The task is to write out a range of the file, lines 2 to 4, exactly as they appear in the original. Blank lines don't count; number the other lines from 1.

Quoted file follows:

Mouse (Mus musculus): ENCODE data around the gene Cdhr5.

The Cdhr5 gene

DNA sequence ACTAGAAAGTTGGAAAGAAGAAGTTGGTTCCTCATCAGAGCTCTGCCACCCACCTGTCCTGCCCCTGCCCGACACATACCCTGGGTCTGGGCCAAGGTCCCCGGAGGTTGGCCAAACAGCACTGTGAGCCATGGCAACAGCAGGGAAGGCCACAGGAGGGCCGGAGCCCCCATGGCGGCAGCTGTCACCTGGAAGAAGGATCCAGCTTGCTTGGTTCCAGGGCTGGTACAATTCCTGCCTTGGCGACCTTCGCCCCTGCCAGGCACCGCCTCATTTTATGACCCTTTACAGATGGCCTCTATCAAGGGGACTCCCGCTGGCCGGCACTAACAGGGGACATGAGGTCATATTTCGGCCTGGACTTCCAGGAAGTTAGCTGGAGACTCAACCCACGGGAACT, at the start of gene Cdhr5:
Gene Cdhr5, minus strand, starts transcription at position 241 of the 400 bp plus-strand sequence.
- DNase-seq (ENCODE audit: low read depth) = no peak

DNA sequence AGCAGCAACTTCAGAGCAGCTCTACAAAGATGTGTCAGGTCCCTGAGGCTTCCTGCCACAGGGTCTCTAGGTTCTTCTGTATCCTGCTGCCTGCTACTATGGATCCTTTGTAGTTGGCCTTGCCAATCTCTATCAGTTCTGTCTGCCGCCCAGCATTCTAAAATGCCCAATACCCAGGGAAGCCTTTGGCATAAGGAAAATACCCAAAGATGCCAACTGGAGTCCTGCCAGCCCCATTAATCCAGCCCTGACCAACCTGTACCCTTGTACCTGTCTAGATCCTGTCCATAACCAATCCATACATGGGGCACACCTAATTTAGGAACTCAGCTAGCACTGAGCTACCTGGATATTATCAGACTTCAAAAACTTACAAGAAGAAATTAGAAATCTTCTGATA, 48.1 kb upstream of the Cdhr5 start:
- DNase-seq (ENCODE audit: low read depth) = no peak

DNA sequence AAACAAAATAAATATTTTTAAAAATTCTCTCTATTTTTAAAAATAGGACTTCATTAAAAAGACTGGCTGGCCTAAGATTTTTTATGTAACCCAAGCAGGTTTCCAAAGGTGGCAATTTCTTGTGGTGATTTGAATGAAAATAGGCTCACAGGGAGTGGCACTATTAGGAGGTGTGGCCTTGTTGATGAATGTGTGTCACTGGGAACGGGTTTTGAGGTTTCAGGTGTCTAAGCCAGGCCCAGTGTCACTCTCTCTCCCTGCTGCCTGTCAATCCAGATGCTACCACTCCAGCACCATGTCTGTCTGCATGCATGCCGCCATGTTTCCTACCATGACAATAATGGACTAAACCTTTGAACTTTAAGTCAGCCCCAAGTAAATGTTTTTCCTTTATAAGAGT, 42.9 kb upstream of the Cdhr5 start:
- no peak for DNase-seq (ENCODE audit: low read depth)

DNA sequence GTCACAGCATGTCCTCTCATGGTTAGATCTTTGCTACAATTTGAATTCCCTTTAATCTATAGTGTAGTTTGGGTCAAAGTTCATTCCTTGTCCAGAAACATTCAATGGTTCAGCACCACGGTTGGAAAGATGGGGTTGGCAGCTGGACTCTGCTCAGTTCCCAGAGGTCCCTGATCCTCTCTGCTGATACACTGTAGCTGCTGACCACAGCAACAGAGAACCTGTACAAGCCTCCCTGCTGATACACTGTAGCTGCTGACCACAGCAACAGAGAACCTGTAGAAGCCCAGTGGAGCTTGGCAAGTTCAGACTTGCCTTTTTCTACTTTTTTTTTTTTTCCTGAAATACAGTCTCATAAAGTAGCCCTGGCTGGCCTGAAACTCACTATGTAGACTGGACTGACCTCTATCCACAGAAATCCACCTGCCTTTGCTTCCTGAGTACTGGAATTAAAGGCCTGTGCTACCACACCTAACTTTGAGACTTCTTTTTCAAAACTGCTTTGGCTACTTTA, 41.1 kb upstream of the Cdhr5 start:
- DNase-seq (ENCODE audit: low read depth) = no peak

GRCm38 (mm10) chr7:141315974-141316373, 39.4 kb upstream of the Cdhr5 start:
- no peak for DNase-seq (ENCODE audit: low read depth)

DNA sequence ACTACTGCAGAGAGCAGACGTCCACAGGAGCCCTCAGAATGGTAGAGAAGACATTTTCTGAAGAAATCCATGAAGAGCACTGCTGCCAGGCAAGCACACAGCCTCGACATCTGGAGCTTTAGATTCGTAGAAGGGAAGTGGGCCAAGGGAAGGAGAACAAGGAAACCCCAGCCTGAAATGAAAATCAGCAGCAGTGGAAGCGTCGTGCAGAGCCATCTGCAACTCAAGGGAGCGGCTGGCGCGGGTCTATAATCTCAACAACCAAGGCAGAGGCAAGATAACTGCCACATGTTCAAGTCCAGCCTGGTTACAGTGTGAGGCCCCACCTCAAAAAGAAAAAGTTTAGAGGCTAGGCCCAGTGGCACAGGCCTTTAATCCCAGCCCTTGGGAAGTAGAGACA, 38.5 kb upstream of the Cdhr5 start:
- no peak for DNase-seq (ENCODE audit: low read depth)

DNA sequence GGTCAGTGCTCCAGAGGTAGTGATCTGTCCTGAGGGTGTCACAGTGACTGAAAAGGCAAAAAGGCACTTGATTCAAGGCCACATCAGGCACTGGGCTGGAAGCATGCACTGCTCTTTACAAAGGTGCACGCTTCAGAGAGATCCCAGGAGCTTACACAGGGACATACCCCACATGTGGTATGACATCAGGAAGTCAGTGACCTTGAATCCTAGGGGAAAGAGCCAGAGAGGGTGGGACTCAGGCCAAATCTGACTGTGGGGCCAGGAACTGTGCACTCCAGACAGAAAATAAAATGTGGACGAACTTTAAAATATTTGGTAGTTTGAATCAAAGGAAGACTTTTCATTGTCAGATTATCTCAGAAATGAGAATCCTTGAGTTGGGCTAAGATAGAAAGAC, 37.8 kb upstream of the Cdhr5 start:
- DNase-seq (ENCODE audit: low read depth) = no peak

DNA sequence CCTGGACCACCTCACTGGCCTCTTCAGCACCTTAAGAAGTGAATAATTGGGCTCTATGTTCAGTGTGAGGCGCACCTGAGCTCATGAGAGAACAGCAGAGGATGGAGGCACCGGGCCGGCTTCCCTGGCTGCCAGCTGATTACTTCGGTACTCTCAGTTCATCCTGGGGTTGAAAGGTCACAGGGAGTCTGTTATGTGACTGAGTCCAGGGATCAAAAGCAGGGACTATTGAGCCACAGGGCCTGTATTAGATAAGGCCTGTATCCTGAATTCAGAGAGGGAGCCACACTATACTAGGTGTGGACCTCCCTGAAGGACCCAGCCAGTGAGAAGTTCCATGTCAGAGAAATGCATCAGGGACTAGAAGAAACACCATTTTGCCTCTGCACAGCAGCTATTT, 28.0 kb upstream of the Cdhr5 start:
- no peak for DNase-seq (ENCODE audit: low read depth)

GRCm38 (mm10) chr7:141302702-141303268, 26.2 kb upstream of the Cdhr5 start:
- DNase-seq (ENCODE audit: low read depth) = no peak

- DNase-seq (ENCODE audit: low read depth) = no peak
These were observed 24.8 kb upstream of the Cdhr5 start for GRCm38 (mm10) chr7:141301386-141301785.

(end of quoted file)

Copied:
The Cdhr5 gene

DNA sequence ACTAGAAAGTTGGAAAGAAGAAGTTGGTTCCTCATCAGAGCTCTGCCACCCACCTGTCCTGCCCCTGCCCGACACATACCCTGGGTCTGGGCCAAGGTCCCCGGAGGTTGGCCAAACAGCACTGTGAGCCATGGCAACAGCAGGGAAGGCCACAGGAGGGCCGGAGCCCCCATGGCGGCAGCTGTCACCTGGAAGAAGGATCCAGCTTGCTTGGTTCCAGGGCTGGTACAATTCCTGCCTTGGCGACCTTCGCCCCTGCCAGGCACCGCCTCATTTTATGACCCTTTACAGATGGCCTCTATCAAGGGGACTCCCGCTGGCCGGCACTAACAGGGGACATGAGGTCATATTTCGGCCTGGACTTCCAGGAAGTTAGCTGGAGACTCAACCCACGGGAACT, at the start of gene Cdhr5:
Gene Cdhr5, minus strand, starts transcription at position 241 of the 400 bp plus-strand sequence.